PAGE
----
In response to the national #MeToo movement, the Maryland General Assembly unanimously approved reforms to how it handles the reporting and investigating of sexual harassment allegations within the halls of the State House.
The bill that now goes to Gov. Larry Hogan calls for requiring a legislative ethics committee to tap an independent investigator when lawmakers are accused of harassment more than once. If passed, the measure would forbid legislators from using state funds to pay for any claims of proven harassment and would allow them to be expelled from the Assembly for findings of sexual impropriety.
"This legislation is important for moving this state forward for starting to address a culture that has for too long existed not just in Annapolis, not just in the legislature, but across the United States," said Sen. Cheryl Kagan, a Montgomery County Democrat.
Kagan became teary-eyed as she spoke Friday prior to a Senate vote on the bill. Earlier this year, she accused lobbyist and former state delegate Gil Genn of touching her inappropriately at an Annapolis bar, and said she decided to make the allegation public as a way to speak up for other women who have been victims of harassment but "are clearly more vulnerable than a senator whose votes could affect a lobbyist's clients."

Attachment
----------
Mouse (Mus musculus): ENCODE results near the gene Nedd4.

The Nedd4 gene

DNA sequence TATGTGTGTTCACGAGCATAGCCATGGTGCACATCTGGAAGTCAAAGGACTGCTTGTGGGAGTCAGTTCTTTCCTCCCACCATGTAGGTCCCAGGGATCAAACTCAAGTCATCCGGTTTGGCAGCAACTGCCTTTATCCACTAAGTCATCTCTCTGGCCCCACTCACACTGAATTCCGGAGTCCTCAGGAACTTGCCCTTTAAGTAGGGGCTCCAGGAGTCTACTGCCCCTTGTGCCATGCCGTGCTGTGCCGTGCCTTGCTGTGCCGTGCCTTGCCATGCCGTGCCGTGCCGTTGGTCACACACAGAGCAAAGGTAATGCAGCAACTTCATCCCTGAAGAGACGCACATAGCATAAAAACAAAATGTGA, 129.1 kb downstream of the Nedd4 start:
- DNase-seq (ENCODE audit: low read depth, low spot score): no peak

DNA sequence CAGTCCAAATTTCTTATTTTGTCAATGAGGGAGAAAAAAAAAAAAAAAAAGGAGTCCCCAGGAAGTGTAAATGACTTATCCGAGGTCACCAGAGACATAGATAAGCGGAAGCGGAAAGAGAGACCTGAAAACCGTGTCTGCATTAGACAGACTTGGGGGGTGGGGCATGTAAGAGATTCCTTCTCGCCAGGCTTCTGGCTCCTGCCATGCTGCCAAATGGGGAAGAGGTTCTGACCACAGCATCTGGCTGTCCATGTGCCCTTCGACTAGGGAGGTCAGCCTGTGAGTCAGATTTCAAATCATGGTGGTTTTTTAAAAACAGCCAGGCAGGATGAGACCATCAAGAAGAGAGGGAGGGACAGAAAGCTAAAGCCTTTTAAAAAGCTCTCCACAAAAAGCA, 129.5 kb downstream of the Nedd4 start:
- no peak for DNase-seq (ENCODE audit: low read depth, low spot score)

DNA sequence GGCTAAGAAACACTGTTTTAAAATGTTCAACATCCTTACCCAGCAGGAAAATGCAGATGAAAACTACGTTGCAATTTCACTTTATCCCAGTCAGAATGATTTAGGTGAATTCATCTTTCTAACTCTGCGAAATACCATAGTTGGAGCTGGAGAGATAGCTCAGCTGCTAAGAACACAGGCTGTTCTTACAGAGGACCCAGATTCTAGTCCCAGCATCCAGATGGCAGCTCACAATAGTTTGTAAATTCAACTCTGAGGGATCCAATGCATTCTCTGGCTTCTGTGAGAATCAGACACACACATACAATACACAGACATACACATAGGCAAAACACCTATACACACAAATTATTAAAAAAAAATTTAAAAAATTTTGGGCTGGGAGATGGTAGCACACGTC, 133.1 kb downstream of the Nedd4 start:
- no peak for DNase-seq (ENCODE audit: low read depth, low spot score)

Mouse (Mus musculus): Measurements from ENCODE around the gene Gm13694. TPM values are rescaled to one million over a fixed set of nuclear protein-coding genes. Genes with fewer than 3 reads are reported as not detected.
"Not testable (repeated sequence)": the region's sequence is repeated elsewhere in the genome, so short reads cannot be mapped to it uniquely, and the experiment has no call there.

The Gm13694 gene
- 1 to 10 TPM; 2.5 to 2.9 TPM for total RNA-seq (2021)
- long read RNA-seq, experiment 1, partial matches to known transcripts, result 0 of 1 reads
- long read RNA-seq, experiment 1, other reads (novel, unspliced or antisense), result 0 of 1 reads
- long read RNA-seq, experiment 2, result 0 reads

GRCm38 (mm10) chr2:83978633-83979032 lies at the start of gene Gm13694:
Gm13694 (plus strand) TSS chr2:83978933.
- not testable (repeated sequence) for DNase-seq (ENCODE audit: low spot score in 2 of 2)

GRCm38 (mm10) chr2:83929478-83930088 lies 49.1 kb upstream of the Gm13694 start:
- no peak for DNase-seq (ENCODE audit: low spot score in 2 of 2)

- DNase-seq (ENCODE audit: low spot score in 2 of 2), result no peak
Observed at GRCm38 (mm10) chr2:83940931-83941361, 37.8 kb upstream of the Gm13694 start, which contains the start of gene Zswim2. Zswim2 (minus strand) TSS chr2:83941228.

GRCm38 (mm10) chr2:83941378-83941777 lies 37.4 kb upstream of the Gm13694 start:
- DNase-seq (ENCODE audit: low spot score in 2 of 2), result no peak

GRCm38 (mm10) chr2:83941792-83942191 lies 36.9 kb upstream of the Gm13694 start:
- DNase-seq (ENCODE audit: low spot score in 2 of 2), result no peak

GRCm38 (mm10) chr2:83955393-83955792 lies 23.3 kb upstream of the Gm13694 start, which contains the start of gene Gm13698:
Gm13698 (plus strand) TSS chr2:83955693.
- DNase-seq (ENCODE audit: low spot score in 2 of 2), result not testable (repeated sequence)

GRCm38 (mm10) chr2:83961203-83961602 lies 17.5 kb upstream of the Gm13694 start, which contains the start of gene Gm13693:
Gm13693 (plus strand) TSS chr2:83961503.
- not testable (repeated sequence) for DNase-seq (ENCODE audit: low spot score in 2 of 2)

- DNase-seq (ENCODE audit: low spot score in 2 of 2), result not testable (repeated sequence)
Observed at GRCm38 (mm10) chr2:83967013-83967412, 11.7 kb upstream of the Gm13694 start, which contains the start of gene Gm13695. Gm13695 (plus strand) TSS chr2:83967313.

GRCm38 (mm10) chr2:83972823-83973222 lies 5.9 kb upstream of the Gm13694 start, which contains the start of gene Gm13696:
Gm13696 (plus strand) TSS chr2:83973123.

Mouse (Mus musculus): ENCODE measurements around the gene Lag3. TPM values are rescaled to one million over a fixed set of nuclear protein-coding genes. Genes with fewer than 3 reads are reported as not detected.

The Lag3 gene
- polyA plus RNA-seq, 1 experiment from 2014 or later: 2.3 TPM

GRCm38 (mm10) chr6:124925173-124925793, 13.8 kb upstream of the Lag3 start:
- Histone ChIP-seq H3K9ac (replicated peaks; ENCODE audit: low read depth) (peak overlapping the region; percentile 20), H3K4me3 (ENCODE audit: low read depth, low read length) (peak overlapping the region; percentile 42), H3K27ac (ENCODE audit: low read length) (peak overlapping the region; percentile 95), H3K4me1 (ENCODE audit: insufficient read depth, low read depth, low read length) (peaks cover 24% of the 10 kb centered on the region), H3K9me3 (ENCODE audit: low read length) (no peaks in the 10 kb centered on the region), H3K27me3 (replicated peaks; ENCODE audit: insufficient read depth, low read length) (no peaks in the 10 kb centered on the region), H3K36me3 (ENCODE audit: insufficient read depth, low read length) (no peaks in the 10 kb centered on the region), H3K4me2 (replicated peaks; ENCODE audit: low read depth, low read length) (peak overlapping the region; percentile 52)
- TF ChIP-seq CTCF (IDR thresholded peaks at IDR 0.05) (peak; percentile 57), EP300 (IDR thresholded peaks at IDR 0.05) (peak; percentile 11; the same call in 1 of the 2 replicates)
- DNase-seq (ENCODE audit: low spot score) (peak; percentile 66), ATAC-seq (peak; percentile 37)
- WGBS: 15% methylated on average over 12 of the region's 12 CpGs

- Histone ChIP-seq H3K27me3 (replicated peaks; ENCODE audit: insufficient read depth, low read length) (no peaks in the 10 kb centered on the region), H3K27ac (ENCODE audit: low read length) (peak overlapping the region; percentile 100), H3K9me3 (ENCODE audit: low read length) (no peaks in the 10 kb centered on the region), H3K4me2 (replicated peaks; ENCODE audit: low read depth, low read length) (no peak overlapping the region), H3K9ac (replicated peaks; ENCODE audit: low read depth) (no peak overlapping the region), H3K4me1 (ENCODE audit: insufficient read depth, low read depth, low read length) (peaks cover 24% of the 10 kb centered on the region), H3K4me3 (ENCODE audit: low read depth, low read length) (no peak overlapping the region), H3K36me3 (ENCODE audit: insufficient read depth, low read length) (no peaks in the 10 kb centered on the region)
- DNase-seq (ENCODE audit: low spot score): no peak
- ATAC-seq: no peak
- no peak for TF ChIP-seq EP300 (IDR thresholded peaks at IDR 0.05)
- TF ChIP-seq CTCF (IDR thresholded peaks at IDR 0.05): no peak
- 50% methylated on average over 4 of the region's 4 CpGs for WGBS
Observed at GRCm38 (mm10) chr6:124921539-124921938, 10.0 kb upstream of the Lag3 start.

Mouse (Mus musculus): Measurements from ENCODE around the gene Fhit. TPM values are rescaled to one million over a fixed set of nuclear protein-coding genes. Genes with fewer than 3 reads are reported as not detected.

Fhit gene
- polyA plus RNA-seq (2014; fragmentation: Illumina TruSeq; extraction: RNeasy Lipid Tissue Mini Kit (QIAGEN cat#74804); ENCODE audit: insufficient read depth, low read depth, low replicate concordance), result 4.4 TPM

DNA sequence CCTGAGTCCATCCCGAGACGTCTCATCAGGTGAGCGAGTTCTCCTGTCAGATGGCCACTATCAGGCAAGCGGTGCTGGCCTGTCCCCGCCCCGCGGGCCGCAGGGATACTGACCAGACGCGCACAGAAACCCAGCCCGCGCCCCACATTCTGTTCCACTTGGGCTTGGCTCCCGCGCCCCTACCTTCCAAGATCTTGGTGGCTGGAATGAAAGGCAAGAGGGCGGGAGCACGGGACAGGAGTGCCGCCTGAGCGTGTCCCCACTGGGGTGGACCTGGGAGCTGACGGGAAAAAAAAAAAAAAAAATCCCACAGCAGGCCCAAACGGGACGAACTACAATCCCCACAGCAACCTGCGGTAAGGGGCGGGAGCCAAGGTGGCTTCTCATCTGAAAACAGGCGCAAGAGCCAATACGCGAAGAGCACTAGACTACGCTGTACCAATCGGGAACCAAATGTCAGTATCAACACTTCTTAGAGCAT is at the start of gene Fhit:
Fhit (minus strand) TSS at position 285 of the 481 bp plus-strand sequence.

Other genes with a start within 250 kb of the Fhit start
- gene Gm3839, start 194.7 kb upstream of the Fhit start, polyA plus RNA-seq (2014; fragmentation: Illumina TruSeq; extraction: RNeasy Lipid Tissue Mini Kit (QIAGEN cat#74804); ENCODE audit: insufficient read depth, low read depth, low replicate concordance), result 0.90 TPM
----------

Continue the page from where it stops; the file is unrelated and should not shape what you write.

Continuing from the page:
Genn has denied Kagan's accusation. When both Genn and Kagan made public surveillance video of the incident, both said it vindicated their accounts.
"The sexual harassment issue has overlaid much of this session for me, as you can imagine," Kagan said. "A lot of us have had incidents over the years where we've overlooked unwanted touches, inappropriate comments. Most people don't get lucky enough to have video evidence in a, 'She said, he said,' incident."
The legislation also requires an independent investigator to look into allegations that lawmakers have retaliated against someone for making harassment complaints, or if a complainant requests an outside investigation.
Its passage comes after General Assembly leaders last year vowed to begin tracking complaints against legislators, and to generate an annual report of the number and type of allegations, and how they were resolved. In January, they established a commission to study successful examples of handling harassment and recommend ways the legislature could do so more effectively.